The Eyeopener’s Adrian Morrow broke out his notepad while Mikhel Fortey grabbed a camera and checked out the third-annual show that puts Ryerson’s many cultures in the spotlight.
With traditional ethnic dances and dress blended with contemporary pop culture and the occasional political messages, Ryerson’s third-annual Multicultural Show was a raucous pep rally for diversity.
Held Saturday night at the Ryerson Theatre, the event showcased performances from Ryerson’s cultural and ethnic student clubs.
While most of the performances focused on song and dance, there was also a short fashion show, a routine featuring flags from around the world, and some spoken word performances.
Sanjid Anik, president of the Bangladeshi Students’ Association, said he wants to see performances that dig deeper into each culture.
“I’d like to see all clubs bring the real content of their culture, not just trendy or pop culture things,” Anik said.
He planned to read an English translation of a Bangladeshi poem while other members of the club held candles on a dark stage. But the performers weren’t allowed to bring the lighted candles on stage and used green glow sticks instead.
Other contemporary influences found their way into several performances.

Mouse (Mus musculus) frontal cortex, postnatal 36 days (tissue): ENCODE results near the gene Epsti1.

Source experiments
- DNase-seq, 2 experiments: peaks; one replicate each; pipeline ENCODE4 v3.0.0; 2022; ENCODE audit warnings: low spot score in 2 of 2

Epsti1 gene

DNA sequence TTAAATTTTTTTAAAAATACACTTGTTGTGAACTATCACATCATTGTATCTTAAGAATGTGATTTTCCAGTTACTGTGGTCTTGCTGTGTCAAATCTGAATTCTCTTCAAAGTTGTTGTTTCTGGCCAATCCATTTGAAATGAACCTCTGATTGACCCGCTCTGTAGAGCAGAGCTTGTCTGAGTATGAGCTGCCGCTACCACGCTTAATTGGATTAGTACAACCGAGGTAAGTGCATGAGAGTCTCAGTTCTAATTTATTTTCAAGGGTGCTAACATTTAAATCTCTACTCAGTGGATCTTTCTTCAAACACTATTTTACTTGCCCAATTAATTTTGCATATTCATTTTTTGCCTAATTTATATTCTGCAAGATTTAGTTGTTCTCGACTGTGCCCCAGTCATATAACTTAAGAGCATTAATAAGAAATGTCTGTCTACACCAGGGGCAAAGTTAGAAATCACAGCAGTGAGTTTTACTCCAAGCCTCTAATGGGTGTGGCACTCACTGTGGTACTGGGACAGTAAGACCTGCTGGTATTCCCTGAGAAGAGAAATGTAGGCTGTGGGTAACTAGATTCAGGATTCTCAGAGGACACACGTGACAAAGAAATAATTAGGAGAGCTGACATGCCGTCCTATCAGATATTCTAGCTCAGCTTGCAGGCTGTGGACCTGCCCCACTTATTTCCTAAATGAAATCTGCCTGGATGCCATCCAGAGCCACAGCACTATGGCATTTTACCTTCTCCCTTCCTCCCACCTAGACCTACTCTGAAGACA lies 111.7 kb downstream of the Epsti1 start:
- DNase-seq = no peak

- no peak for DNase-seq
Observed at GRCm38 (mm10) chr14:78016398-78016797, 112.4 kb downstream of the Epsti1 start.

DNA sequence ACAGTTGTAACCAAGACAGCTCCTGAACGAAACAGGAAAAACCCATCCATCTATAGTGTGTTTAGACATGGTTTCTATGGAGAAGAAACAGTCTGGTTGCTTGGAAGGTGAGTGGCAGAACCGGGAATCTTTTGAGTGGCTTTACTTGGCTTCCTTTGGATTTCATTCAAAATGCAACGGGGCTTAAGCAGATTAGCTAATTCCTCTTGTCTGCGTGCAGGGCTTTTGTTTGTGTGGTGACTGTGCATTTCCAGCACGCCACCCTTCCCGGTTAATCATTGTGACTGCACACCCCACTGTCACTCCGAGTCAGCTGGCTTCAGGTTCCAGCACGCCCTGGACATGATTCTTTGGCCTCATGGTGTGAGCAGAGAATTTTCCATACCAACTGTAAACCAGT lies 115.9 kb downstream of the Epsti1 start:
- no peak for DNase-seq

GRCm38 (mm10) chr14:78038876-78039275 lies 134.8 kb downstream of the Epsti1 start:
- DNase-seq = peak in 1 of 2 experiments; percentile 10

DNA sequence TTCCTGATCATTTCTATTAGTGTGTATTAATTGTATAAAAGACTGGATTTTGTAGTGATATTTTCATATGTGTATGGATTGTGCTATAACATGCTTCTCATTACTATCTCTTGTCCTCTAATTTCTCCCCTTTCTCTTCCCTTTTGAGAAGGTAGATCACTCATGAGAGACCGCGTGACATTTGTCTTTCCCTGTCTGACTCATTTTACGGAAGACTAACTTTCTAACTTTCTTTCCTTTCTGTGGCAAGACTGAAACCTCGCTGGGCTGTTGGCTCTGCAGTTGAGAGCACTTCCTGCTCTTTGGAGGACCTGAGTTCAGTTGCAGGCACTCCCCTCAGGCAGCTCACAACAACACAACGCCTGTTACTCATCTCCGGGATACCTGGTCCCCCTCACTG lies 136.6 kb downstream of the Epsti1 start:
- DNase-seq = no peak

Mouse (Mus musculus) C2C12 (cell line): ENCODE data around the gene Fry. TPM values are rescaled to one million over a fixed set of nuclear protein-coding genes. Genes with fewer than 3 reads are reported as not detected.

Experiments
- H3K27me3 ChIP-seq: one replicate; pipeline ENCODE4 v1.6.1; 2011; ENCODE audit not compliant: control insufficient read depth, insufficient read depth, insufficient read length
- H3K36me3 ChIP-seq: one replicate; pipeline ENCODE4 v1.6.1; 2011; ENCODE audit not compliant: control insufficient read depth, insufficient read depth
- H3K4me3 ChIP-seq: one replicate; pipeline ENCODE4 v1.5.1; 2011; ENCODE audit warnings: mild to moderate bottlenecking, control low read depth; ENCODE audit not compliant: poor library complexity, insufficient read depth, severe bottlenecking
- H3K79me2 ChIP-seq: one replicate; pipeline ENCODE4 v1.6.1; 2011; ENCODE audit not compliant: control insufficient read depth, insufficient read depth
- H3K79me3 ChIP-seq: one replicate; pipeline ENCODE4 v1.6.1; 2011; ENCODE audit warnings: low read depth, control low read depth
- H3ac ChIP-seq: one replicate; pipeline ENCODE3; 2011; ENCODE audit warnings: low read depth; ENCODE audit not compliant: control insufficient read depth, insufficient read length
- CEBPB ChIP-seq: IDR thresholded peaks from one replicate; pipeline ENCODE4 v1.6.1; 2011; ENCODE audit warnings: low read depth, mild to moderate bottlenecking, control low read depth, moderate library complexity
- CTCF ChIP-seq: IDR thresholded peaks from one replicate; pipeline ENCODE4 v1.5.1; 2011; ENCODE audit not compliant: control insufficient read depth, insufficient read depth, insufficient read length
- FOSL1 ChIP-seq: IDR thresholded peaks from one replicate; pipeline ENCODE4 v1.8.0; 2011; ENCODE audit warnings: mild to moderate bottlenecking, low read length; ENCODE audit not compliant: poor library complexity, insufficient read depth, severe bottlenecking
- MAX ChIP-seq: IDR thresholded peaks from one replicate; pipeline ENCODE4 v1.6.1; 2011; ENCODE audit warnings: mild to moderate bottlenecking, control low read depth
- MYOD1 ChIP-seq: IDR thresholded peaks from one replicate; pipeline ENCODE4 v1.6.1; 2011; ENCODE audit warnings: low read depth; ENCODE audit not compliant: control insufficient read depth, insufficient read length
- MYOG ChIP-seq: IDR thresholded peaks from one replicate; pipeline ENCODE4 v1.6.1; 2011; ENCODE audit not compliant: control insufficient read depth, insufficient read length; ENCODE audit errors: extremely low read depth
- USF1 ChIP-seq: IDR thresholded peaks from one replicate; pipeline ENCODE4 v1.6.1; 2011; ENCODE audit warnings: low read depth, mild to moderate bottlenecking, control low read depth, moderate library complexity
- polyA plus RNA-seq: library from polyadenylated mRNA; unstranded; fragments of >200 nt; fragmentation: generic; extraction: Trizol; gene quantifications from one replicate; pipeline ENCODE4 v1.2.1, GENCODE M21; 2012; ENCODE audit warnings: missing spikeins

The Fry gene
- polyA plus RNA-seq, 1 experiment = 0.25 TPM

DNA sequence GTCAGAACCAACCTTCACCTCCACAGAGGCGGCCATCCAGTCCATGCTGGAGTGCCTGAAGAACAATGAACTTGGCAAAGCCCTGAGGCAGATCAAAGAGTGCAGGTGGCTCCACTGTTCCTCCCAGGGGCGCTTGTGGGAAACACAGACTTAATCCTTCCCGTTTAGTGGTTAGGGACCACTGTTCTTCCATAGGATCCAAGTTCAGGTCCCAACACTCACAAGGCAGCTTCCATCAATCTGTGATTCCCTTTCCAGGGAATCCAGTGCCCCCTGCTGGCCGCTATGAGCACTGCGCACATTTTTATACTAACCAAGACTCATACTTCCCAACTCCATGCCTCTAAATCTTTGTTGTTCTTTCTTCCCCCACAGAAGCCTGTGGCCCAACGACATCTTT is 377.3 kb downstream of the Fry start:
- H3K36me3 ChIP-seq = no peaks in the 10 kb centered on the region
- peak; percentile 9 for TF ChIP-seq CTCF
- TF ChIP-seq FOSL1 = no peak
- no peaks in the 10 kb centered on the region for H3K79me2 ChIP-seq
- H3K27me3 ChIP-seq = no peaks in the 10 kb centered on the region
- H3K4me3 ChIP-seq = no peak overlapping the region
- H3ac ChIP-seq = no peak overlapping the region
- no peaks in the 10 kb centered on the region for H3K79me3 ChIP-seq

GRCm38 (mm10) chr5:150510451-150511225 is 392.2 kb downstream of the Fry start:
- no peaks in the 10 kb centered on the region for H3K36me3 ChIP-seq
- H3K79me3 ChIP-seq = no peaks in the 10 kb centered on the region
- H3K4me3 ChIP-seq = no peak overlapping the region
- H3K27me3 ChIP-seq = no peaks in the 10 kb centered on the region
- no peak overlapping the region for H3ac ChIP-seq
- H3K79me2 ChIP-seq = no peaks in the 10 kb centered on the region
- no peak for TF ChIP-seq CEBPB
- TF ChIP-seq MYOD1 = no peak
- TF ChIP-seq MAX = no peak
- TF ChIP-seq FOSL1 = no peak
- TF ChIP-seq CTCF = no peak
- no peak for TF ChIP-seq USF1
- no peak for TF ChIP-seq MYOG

The West Indies Students’ Association incorporated dance-hall music into an extended dance routine that also used traditional forms.
When one group announced it was going to perform something “desi,” a contemporary cultural blend of south Asian and western influences, audience members erupted in cheers.
Ethnic and religious groups currently dominate Ryerson clubs. Of the more than 60 groups listed on the RSU website, over two-thirds are based around a specific ethno-cultural group or a religion.
Nyla Chattergoon, a fourth-year student with the West Indies Students’ Association, said the appeal of a club with an ethnic focus is clear.
“(You get) to meet people who have that background in common with you,” she said. “It makes you feel like you’re back home.”
“It’s easier to mingle with people of your own culture,” said Faisal Hussain, who performed with the Pakistani Students’ Association. He added that this is the only chance he gets to dance with people in his own culture.
Ahmed El Kaffas, who performed a dance with the Arab Students’ Association, said that he joined the club because of his interest in politics, and he wants to combat Arab stereotypes.
“It’s not a race,” Kaffas said, “it’s a culture.”
Anik and Chattergoon said their groups are open to all students, regardless of their cultural background.
Out of roughly 600 people on their mailing list, thirty per cent are not West Indian, Chattergoon said. While the Pakistani Students’ Association is open to all students, Hussain said that they haven’t had any members with a different cultural background.
“Anyone can join if they can keep up with our moves,” he said. “Our dance moves are hard to learn.”